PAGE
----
Networks and Communication
NETWORKS AND COMMUNICATION
Network analysis is the study and interpretation of influences on, forms of, and outcomes from, patterns of relations among entities. The overall structure of a network, the relationships among the network members, and the location of a member within the network, are critical factors in understanding social behavior. They influence, among other things, access to resources, the distribution of social and organizational power, the spread of new ideas as well as diseases, career success and mobility, workplace diversity, job satisfaction, and even personal health and longevity.
The network approach has been applied to studying a wide range of topics, such as referrals among community helping agencies, overlaps in company boards of directors as part of antitrust investigations, changes in friendship among elementary school students, rumor diffusion in organizations, interactions among transients and regular patrons at late-night diners, citation patterns among members of scientific disciplines, the role of formal organizational communication networks compared to emerging informal networks, the structure of international telecommunication traffic, and contributions to nonprofit agencies. Georg Simmel's 1908 The Web of Group Affiliations, and Jacob Moreno's 1934 Who Shall Survive? were some of the first books to describe and apply this approach. Other early studies considered kinship networks in tribal villages, relational patterns among families, interactions among workers in manufacturing or mining sites, and the development of class and group identity through joint attendance at social events.
Network Data, Measures, and Analysis
Network data are fundamentally different from the typical social science approach, which collects information about a variety of variables (such as demographics, attitudes, performance) from a (ideally) random set of individuals (such as students, managers, organizations). This approach assumes that the individuals are independent, so the topic of interest is the association among variables. Typical data are thus a "people by variable" matrix.
For network analysis, the data consists of the relationships among the entities. The entities may be people, organizations, words, events, and so on. The relations may be communication, trade, cooccurrences, hierarchies, or the like (though the rest of this entry will refer to "people"). The strength of such relations among the people might be measured by such things as frequency, attraction, length, and dependency. This is thus a "people by people" dataset. The relations among people might be identified by observation, surveys, archival data, information-system-collected data, transcribed conversations, or analysis of printed material, diaries, legal records, and so on. For example, an organizational study might use a survey that has a section listing all the members of the organizational department, which asks respondents to indicate how frequently they communicate with other members of that department. Note, however, that network data are usually collected along with variable data, and often analyzed together. Further, a "people by variable" matrix can be converted into a "people by people" matrix.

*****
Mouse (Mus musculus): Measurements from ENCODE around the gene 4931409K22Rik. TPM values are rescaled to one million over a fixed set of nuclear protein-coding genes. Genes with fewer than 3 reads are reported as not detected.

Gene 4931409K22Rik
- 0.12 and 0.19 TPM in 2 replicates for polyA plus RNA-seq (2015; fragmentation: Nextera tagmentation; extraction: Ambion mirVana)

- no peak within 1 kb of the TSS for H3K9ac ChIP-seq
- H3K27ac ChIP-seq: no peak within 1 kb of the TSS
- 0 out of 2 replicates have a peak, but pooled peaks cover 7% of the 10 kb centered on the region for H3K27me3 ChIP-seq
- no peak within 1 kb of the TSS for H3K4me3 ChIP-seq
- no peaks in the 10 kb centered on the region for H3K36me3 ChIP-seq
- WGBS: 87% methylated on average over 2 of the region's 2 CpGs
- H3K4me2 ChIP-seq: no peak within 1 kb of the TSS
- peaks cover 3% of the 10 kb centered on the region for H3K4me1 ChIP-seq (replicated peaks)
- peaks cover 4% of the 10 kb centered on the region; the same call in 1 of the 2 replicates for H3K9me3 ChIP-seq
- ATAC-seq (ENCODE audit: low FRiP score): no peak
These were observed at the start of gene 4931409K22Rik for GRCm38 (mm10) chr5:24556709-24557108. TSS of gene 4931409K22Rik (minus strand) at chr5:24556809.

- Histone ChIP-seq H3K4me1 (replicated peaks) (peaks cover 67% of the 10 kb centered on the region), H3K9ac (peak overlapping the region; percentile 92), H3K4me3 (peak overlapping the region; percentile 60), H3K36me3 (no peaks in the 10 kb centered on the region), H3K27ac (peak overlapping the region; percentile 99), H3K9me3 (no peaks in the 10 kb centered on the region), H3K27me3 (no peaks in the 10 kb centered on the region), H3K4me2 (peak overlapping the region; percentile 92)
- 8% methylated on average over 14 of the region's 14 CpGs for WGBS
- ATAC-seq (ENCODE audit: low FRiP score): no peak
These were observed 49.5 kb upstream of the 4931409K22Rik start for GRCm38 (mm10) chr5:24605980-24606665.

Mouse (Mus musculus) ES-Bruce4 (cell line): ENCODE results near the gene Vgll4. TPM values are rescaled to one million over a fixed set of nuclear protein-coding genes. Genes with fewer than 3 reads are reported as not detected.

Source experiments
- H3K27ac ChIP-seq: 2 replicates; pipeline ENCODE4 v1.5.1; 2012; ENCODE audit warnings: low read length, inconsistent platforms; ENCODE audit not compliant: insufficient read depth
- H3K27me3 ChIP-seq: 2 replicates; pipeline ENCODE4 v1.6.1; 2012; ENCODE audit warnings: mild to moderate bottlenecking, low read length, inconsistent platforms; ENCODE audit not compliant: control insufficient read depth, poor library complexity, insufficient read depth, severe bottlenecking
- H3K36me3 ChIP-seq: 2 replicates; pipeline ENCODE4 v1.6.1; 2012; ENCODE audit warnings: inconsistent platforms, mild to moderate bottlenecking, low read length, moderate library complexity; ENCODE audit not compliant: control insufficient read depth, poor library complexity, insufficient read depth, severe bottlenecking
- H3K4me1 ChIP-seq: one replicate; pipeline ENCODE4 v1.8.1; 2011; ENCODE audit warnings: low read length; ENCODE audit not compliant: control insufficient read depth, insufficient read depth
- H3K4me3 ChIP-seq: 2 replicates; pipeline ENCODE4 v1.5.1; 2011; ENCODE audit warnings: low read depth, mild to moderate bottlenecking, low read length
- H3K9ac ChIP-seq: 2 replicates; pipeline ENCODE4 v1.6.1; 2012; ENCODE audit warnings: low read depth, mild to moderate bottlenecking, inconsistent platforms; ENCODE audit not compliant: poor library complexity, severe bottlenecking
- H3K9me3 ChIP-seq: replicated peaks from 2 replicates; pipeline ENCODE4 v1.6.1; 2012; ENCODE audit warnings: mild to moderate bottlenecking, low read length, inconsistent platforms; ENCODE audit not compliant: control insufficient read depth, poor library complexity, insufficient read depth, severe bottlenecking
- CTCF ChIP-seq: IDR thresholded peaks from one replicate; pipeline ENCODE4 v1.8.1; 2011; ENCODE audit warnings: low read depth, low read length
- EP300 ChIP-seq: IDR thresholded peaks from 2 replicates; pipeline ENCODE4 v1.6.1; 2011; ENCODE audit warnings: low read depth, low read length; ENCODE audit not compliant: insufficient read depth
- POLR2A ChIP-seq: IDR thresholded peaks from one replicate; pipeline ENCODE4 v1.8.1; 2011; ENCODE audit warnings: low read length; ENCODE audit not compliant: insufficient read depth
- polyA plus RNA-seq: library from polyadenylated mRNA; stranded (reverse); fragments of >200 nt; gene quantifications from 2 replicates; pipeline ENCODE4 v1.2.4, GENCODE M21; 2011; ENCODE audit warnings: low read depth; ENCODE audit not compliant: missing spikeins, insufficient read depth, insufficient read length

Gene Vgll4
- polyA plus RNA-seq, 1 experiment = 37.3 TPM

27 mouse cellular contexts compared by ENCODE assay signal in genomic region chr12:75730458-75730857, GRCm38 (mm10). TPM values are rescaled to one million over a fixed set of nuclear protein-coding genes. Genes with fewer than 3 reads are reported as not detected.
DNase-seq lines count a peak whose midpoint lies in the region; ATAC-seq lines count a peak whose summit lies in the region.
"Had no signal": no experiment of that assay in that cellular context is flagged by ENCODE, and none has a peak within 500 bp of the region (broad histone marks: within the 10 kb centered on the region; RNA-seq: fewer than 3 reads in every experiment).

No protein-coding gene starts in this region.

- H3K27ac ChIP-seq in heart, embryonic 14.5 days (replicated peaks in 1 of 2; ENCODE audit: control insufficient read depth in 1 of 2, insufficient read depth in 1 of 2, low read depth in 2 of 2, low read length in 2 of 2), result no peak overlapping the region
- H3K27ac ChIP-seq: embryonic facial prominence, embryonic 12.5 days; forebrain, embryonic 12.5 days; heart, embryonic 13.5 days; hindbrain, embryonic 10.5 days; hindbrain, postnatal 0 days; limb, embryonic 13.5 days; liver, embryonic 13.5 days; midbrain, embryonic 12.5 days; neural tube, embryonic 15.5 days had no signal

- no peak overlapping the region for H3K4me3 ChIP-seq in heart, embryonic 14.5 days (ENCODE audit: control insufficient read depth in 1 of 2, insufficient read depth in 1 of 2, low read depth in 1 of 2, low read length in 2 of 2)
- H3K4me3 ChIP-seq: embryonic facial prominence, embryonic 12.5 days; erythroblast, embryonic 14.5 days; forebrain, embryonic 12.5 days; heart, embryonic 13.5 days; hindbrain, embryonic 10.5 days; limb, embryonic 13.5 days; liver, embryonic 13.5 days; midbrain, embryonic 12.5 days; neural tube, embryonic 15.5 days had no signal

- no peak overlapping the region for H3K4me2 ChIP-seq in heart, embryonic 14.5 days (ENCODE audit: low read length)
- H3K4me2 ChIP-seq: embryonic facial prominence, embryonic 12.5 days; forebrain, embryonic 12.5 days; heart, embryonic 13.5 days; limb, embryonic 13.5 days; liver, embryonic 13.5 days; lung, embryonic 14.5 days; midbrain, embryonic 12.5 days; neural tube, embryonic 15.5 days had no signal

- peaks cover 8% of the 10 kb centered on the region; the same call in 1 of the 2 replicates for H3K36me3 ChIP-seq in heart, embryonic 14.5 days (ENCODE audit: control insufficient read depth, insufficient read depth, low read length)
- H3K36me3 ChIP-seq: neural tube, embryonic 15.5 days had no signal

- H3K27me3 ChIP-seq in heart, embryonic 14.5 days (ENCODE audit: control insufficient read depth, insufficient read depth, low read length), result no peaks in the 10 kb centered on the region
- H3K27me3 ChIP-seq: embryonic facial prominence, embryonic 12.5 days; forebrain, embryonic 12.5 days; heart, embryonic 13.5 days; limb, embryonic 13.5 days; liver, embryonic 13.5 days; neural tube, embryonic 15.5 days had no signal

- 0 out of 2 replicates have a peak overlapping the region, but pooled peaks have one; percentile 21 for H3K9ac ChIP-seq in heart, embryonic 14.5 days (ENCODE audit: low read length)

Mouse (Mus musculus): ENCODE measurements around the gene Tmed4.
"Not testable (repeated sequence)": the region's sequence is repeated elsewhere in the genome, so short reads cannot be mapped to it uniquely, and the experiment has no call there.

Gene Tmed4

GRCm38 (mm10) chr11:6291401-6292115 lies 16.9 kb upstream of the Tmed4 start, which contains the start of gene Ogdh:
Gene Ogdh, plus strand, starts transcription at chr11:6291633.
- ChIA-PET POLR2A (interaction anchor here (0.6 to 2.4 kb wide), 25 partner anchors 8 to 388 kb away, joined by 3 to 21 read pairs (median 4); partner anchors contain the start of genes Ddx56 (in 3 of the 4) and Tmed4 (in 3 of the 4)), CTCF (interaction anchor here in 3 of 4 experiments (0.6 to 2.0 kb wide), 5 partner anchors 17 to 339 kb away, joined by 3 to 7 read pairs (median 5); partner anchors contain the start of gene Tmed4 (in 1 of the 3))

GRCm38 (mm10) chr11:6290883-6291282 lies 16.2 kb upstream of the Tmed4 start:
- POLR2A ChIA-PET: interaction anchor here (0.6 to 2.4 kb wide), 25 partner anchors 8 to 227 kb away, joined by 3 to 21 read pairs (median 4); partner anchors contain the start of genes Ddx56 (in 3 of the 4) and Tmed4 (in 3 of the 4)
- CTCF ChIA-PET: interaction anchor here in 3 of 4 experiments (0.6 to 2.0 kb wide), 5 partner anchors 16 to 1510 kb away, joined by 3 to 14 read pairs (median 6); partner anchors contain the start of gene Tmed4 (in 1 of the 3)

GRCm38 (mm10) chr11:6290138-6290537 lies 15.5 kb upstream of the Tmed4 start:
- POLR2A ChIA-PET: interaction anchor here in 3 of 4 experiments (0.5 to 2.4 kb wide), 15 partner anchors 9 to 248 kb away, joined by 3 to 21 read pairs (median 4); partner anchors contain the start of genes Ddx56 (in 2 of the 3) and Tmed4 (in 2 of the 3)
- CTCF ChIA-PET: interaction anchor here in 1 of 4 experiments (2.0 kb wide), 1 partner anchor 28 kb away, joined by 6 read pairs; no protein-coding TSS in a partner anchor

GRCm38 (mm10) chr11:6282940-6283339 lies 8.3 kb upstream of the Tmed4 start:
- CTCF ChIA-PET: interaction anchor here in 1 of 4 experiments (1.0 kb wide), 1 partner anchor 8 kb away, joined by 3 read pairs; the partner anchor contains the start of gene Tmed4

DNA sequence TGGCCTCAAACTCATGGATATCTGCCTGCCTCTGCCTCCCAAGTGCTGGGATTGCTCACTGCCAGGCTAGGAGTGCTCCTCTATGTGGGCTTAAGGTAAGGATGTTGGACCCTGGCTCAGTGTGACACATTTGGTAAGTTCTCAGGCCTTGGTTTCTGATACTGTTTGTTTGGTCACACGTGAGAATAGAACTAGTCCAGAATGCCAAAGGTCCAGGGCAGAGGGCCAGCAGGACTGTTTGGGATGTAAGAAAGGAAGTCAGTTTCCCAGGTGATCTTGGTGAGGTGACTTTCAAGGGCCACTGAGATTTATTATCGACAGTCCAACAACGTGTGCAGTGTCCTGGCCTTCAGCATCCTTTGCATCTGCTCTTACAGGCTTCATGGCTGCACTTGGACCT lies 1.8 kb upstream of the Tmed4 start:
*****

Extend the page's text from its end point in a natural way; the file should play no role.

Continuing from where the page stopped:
Data about these relationships can be collected at, and analyzed by, several levels of analysis. The most basic levels are the individual and the network level.
Data collected at the individual or "ego" level involves measures of the relations in general of a set of individuals or their relations to specific others, without knowledge of the complete network of relations among all the others. These might include the number of friends a person has at school; the number of times a manager asked for advice from, or gave advice to, coworkers; or the number of suppliers an organization uses. Analyzing such individual-level data would allow researchers to differentiate the people as being more or less popular, seekers or givers of advice, or more or less dependent. The network level of analysis would describe or compare groups of people (say, part-time and full-time employees) on such individual-level measures.
Data collected at the network level involves measuring relations among all the members of a particular network (a group, an organizational department, an academic discipline, an industry). This allows analysis of the interdependencies among the members, including indirect relations and both presence and absence of relations. Such analysis can characterize individuals' network properties, including the in-degrees (the number of links a person receives from others), out-degrees (the number of links a person gives to others), density (percentage of all possible links each person has), centrality (the extent to which the person is close to or is part of all other relations in the network), integrativeness (the extent to which a person's direct relations are also related), power/prestige (the extent to which a person receives relations from others who are also powerful), reciprocity (the proportion of relations that flow both to and from a person), and roles or positions.